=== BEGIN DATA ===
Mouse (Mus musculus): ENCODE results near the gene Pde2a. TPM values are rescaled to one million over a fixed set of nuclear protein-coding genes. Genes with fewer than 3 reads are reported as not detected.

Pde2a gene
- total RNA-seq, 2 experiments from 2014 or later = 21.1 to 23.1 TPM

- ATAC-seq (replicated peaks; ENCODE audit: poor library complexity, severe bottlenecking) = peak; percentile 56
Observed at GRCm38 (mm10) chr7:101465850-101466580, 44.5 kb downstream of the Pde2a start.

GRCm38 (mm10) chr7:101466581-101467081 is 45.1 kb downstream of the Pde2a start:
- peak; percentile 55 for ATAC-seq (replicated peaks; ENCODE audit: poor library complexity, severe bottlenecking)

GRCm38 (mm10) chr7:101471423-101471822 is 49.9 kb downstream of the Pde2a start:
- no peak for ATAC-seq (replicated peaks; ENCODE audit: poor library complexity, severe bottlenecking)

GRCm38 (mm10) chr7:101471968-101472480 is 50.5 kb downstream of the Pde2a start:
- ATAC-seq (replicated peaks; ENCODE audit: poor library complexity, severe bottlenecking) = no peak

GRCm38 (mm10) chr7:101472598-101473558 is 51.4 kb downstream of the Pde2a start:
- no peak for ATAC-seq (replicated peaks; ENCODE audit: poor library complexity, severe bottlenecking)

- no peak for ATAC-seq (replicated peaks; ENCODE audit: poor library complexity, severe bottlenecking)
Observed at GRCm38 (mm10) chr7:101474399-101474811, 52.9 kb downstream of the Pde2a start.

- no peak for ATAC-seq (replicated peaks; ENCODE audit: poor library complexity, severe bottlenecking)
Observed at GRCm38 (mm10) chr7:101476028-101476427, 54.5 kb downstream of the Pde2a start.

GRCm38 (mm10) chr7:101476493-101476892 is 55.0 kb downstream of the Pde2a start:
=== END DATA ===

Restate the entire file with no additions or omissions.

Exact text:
Mouse (Mus musculus): ENCODE results near the gene Pde2a. TPM values are rescaled to one million over a fixed set of nuclear protein-coding genes. Genes with fewer than 3 reads are reported as not detected.

Pde2a gene
- total RNA-seq, 2 experiments from 2014 or later = 21.1 to 23.1 TPM

- ATAC-seq (replicated peaks; ENCODE audit: poor library complexity, severe bottlenecking) = peak; percentile 56
Observed at GRCm38 (mm10) chr7:101465850-101466580, 44.5 kb downstream of the Pde2a start.

GRCm38 (mm10) chr7:101466581-101467081 is 45.1 kb downstream of the Pde2a start:
- peak; percentile 55 for ATAC-seq (replicated peaks; ENCODE audit: poor library complexity, severe bottlenecking)

GRCm38 (mm10) chr7:101471423-101471822 is 49.9 kb downstream of the Pde2a start:
- no peak for ATAC-seq (replicated peaks; ENCODE audit: poor library complexity, severe bottlenecking)

GRCm38 (mm10) chr7:101471968-101472480 is 50.5 kb downstream of the Pde2a start:
- ATAC-seq (replicated peaks; ENCODE audit: poor library complexity, severe bottlenecking) = no peak

GRCm38 (mm10) chr7:101472598-101473558 is 51.4 kb downstream of the Pde2a start:
- no peak for ATAC-seq (replicated peaks; ENCODE audit: poor library complexity, severe bottlenecking)

- no peak for ATAC-seq (replicated peaks; ENCODE audit: poor library complexity, severe bottlenecking)
Observed at GRCm38 (mm10) chr7:101474399-101474811, 52.9 kb downstream of the Pde2a start.

- no peak for ATAC-seq (replicated peaks; ENCODE audit: poor library complexity, severe bottlenecking)
Observed at GRCm38 (mm10) chr7:101476028-101476427, 54.5 kb downstream of the Pde2a start.

GRCm38 (mm10) chr7:101476493-101476892 is 55.0 kb downstream of the Pde2a start: